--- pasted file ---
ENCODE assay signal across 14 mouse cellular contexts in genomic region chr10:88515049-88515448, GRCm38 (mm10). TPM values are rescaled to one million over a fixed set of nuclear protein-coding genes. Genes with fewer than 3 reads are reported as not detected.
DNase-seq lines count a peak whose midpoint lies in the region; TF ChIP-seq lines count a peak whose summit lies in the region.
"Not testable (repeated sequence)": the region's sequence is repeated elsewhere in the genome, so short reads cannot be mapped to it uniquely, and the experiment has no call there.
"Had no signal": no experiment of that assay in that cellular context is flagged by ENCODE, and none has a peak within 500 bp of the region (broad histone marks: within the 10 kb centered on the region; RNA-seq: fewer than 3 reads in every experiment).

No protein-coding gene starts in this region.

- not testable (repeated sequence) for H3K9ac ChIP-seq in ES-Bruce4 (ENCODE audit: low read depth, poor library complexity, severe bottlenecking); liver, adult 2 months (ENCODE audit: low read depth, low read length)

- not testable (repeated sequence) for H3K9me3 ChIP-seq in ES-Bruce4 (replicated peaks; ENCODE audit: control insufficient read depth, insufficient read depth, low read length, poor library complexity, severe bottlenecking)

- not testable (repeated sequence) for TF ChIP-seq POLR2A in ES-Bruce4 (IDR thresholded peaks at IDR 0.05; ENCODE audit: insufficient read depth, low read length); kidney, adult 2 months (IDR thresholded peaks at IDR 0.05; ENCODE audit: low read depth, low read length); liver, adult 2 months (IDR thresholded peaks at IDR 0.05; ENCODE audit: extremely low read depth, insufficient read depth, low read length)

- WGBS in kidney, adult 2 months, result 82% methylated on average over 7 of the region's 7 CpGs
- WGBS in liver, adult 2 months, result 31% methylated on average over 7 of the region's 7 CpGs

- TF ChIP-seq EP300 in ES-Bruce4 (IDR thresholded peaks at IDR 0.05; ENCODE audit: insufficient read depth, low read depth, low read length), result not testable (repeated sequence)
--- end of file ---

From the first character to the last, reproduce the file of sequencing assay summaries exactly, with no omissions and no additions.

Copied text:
ENCODE assay signal across 14 mouse cellular contexts in genomic region chr10:88515049-88515448, GRCm38 (mm10). TPM values are rescaled to one million over a fixed set of nuclear protein-coding genes. Genes with fewer than 3 reads are reported as not detected.
DNase-seq lines count a peak whose midpoint lies in the region; TF ChIP-seq lines count a peak whose summit lies in the region.
"Not testable (repeated sequence)": the region's sequence is repeated elsewhere in the genome, so short reads cannot be mapped to it uniquely, and the experiment has no call there.
"Had no signal": no experiment of that assay in that cellular context is flagged by ENCODE, and none has a peak within 500 bp of the region (broad histone marks: within the 10 kb centered on the region; RNA-seq: fewer than 3 reads in every experiment).

No protein-coding gene starts in this region.

- not testable (repeated sequence) for H3K9ac ChIP-seq in ES-Bruce4 (ENCODE audit: low read depth, poor library complexity, severe bottlenecking); liver, adult 2 months (ENCODE audit: low read depth, low read length)

- not testable (repeated sequence) for H3K9me3 ChIP-seq in ES-Bruce4 (replicated peaks; ENCODE audit: control insufficient read depth, insufficient read depth, low read length, poor library complexity, severe bottlenecking)

- not testable (repeated sequence) for TF ChIP-seq POLR2A in ES-Bruce4 (IDR thresholded peaks at IDR 0.05; ENCODE audit: insufficient read depth, low read length); kidney, adult 2 months (IDR thresholded peaks at IDR 0.05; ENCODE audit: low read depth, low read length); liver, adult 2 months (IDR thresholded peaks at IDR 0.05; ENCODE audit: extremely low read depth, insufficient read depth, low read length)

- WGBS in kidney, adult 2 months, result 82% methylated on average over 7 of the region's 7 CpGs
- WGBS in liver, adult 2 months, result 31% methylated on average over 7 of the region's 7 CpGs

- TF ChIP-seq EP300 in ES-Bruce4 (IDR thresholded peaks at IDR 0.05; ENCODE audit: insufficient read depth, low read depth, low read length), result not testable (repeated sequence)